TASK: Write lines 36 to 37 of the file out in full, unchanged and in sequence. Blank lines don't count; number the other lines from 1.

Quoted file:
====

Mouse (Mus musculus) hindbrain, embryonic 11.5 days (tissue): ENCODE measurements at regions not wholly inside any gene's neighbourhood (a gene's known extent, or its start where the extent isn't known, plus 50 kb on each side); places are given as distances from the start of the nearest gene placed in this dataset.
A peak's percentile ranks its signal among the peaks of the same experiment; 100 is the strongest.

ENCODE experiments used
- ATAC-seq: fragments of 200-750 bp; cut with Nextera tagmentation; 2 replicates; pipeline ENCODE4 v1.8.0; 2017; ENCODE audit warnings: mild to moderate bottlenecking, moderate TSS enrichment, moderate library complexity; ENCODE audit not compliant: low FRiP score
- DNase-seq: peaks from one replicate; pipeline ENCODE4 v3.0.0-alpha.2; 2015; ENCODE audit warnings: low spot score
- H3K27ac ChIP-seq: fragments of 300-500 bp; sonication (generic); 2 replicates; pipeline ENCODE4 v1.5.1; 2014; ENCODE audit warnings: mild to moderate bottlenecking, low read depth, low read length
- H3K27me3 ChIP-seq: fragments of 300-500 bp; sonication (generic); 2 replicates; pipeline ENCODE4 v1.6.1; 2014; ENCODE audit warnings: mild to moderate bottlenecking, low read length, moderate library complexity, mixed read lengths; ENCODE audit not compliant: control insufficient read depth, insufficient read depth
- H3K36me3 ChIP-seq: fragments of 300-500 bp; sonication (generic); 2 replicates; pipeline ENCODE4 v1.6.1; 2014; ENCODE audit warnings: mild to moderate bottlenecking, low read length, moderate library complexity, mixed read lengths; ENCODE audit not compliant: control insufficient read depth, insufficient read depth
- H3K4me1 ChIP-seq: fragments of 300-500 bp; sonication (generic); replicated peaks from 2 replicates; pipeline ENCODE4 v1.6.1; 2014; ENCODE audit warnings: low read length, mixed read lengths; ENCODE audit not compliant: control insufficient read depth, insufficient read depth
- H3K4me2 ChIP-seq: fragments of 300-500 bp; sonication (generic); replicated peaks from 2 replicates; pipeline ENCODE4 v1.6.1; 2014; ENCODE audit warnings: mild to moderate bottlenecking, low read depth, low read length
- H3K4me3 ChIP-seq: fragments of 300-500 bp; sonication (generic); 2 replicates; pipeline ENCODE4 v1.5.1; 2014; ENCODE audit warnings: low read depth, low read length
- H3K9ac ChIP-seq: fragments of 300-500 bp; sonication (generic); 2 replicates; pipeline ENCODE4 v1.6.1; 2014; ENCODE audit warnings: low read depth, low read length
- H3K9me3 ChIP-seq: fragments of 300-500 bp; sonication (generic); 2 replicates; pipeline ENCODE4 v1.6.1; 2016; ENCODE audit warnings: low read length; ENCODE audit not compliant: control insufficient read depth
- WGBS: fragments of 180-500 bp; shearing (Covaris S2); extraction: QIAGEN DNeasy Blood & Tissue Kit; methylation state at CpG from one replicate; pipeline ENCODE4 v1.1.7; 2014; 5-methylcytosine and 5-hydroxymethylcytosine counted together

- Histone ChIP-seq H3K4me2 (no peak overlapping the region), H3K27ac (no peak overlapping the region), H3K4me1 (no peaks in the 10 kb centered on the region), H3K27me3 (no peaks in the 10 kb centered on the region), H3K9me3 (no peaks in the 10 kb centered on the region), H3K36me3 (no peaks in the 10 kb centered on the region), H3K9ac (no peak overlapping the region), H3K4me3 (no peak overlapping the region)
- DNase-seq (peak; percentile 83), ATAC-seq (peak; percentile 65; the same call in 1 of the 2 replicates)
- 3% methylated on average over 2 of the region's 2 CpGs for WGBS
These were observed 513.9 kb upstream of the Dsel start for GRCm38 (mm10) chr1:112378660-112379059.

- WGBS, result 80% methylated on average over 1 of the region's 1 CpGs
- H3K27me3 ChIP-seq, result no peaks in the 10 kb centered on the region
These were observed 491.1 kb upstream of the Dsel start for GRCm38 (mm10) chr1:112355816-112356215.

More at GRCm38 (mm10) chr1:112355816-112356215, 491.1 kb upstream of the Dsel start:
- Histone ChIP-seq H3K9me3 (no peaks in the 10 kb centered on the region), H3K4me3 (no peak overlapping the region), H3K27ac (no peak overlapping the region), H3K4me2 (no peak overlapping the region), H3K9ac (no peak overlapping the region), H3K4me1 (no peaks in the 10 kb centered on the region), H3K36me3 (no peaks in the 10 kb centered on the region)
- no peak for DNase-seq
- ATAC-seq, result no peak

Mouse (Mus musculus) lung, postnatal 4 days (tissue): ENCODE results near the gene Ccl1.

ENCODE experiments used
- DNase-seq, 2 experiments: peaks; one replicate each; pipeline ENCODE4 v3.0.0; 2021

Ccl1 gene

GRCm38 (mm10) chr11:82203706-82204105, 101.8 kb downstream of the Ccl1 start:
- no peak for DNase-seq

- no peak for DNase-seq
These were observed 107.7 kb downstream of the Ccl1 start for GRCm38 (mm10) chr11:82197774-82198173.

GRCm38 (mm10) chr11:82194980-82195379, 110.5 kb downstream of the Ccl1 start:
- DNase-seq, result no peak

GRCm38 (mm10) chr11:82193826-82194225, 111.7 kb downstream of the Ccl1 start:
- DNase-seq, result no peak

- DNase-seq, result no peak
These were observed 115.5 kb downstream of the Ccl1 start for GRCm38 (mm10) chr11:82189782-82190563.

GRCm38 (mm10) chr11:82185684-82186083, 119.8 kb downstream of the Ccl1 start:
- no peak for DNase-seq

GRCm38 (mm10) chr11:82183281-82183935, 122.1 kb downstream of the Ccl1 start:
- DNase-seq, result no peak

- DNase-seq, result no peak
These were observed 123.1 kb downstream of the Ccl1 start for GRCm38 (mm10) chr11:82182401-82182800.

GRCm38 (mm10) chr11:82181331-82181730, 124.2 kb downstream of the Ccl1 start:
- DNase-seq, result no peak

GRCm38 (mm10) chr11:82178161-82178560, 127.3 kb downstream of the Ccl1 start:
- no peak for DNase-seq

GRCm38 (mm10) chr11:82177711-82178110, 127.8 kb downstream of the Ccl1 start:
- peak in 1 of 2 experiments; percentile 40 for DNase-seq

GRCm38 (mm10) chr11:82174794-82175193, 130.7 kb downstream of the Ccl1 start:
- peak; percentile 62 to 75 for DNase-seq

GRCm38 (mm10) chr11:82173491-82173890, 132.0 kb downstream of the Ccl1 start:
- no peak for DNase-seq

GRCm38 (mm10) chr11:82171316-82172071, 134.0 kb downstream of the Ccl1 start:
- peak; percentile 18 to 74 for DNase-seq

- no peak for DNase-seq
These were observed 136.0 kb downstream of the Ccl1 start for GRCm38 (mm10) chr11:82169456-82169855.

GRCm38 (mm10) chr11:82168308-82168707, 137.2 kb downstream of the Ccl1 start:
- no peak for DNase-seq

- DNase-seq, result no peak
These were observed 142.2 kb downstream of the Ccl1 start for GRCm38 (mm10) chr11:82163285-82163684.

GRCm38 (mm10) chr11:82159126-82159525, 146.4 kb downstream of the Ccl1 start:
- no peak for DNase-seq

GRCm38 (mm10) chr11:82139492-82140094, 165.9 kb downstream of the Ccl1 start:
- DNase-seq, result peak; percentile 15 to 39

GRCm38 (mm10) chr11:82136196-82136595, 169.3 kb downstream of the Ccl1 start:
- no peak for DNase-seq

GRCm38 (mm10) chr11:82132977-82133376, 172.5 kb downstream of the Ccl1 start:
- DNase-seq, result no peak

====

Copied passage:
GRCm38 (mm10) chr11:82193826-82194225, 111.7 kb downstream of the Ccl1 start:
- DNase-seq, result no peak